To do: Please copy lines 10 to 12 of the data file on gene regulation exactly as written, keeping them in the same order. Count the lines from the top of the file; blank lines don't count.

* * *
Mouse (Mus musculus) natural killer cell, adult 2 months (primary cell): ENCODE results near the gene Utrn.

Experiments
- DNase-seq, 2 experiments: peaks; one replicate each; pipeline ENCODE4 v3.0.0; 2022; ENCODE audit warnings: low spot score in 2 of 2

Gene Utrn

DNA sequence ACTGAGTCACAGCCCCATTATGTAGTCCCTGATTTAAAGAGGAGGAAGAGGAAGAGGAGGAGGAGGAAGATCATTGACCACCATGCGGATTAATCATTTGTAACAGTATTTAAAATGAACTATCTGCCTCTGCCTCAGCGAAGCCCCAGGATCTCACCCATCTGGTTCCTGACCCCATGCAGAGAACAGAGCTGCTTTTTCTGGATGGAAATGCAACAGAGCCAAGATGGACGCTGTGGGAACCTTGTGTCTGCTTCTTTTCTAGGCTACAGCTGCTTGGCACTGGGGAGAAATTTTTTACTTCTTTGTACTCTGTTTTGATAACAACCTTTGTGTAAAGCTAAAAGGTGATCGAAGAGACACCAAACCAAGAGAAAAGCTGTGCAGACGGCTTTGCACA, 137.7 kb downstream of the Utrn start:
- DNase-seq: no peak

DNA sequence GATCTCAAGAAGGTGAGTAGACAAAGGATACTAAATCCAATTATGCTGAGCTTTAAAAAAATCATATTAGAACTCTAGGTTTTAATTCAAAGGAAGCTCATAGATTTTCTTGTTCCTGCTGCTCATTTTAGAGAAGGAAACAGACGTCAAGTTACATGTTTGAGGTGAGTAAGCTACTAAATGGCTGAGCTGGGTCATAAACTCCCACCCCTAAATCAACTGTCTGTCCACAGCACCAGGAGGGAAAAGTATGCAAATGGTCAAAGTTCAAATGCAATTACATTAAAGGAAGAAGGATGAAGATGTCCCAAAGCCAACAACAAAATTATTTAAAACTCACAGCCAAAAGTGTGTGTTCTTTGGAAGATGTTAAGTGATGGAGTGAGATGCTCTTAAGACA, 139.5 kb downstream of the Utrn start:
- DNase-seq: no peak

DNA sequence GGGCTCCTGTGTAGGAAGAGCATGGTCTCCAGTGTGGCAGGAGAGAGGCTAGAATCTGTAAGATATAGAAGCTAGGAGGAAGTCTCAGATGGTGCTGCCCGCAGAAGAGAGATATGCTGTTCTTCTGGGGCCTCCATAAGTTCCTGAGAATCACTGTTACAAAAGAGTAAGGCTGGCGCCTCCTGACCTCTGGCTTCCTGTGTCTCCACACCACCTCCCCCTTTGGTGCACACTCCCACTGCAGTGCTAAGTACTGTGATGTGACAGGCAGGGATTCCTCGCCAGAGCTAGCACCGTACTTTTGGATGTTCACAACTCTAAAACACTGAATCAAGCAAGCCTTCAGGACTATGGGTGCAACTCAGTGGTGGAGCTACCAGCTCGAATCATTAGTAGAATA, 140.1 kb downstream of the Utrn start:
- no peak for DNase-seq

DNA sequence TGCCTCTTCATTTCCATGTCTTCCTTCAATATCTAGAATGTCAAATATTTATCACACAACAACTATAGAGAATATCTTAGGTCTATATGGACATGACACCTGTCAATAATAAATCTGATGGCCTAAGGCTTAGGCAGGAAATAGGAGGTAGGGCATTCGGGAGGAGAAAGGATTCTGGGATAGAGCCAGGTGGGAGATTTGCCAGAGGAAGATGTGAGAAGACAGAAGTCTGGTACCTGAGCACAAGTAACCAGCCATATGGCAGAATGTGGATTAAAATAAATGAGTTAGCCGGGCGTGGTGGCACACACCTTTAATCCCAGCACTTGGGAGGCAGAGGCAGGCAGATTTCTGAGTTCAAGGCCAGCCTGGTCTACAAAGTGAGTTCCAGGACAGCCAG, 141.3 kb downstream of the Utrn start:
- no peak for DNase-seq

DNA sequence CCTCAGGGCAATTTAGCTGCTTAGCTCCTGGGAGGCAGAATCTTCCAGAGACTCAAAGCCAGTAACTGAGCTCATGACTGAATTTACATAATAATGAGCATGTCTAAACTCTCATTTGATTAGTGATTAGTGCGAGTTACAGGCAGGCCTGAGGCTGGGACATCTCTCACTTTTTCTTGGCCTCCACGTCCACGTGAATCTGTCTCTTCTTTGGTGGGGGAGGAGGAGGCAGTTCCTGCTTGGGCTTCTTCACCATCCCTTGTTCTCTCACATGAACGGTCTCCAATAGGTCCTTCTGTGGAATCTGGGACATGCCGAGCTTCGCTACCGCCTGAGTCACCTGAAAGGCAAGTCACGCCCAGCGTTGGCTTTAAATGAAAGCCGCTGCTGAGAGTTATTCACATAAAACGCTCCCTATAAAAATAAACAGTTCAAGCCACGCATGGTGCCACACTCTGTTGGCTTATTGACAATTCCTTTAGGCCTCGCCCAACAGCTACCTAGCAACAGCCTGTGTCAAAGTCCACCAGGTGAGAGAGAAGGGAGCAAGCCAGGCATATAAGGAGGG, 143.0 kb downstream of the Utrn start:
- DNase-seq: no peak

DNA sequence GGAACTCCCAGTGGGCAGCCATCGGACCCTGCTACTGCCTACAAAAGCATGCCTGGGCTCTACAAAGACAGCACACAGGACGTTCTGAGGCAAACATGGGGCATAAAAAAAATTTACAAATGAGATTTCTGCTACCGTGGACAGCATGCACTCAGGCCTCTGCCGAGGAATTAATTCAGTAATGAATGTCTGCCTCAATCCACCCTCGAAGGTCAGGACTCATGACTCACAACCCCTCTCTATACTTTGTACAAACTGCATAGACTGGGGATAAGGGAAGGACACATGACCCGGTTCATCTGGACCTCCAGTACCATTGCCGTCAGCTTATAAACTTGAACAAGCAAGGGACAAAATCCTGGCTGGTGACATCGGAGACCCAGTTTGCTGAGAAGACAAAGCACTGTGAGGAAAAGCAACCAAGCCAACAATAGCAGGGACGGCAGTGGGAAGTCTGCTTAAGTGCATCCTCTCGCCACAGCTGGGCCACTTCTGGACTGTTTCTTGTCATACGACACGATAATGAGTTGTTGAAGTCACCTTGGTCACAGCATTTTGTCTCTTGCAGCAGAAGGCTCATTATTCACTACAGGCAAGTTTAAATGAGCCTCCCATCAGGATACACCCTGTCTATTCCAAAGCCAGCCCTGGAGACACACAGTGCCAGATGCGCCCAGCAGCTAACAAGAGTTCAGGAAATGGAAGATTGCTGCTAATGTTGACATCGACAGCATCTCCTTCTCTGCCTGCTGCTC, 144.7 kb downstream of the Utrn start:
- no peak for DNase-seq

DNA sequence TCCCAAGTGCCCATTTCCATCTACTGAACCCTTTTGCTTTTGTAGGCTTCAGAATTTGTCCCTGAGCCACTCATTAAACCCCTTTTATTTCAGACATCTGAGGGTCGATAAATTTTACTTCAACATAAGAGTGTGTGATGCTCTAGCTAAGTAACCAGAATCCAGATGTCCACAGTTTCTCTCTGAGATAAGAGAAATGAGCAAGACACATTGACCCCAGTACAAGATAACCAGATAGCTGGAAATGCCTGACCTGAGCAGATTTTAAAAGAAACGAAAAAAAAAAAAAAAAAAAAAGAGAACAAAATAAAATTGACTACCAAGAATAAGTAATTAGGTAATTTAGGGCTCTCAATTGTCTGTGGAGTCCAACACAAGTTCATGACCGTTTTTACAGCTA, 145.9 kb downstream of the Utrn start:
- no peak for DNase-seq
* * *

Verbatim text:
- no peak for DNase-seq

DNA sequence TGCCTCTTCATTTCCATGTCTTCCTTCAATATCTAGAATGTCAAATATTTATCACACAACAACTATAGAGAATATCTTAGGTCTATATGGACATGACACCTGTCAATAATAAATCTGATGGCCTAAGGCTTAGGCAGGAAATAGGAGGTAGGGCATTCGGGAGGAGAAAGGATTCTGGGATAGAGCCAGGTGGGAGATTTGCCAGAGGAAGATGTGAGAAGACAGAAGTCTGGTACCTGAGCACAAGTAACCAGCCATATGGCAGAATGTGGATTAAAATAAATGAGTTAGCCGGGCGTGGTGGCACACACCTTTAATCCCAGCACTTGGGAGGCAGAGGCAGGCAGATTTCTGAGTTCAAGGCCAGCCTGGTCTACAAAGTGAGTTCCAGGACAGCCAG, 141.3 kb downstream of the Utrn start:
- no peak for DNase-seq